On the fiscal side of the equation, the Federal Government has moved to inject capital into the system. Few, if any, like the idea of the $700 billion bailout.  The idea is bad, but the alternative is worse. In the depression era, the Federal Government took money from the private sector through tariffs, income taxes, corporate taxes, and estate taxes. Raising taxes in an economic downturn is only second to tightening the money supply on the list of dumb things to do...unless, of course, you like depressions. The Treasury Department is investing capital into banks and buying up toxic mortgage securities... in other words, injecting capital into a capitalist system, which is the opposite of the depression era policies.

Contained in the bailout bill was an increase in the FDIC insurance from $100,000 to $250,000 per account.  This increase is temporary. It ends as of 12-31-2009, but look for an extension. This government guarantee protects depositors against bank failures, a measure that was not in place during the depression. Then, over 9,000 banks failed as every rumor caused a run on the bank.  This measure also helps banks. Banks fearful of bank "runs" tend to hoard cash. When that fear is lessened, they are more apt to loan funds. Additionally, the Treasury Department acted swiftly to the recent run on money market funds by providing a government guarantee to individual investors. This effort eased the widespread outflow of money from these funds. The Federal Reserve has even recently started to buy up some of the money market fund assets to provide liquidity to the moneymarket funds.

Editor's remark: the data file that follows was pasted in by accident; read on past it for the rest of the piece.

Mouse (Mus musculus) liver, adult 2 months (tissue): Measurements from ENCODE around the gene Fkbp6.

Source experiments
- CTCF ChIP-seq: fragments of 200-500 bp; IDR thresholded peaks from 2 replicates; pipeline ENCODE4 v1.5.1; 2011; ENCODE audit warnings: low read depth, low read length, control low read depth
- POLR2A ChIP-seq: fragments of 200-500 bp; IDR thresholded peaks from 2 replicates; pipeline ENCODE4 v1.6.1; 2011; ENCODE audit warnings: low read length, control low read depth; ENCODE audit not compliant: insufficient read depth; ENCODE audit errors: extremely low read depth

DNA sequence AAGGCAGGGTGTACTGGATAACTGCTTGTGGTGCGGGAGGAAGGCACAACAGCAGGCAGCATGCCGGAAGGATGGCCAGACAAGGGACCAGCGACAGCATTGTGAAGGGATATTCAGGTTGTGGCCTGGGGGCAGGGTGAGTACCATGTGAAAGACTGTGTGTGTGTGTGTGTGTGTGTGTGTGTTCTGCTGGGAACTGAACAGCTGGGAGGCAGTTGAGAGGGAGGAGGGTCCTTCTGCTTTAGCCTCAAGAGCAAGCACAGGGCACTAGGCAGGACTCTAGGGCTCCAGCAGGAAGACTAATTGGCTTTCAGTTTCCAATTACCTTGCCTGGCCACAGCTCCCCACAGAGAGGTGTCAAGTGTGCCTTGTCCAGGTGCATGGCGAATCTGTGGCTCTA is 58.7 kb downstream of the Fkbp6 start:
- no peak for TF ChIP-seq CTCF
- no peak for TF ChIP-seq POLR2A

A careful review of the U.S. banking system will show that many community banks and credit unions are doing just fine.In fact, they are making loans and mortgages.  Many of these institutions did not get caught up in the subprime mess. In 1930 alone, over 1,000 banks failed and customers lost their savings. Today, only 15 banks have failed. Most were shut down and sold to other banks.  All the customers' accounts were sold to other banks and no depositor lost money. The FDIC closely monitors bank financials.They act aggressively to protect depositors.

As Americans, it is our responsibility to hold our elected officials' feet to the fire. There is a lot of talk about tax cuts and/or stimulus packages. That is all fine and good. It is election time...promises abound. But, it is up to us to keep the officials in check. Raising taxes is unacceptable in these trying economic times. It makes matters worse. Tax cuts or rebates are helpful.  An intelligent stimulus package might prove helpful. Even government spending in the short term can help the economy today. But the rate of interest in long-term government spending must be slowed. We cannot afford to let government spending increase at a rate ten times faster than the average person's income. It is simply unsustainable. Further, we must not let our elected officials resurrect Trade Barriers. "Trade Wars" hurt everyone, even those who they are supposed to protect.

Denis Walsh
President & CEO
Work 561-472-2000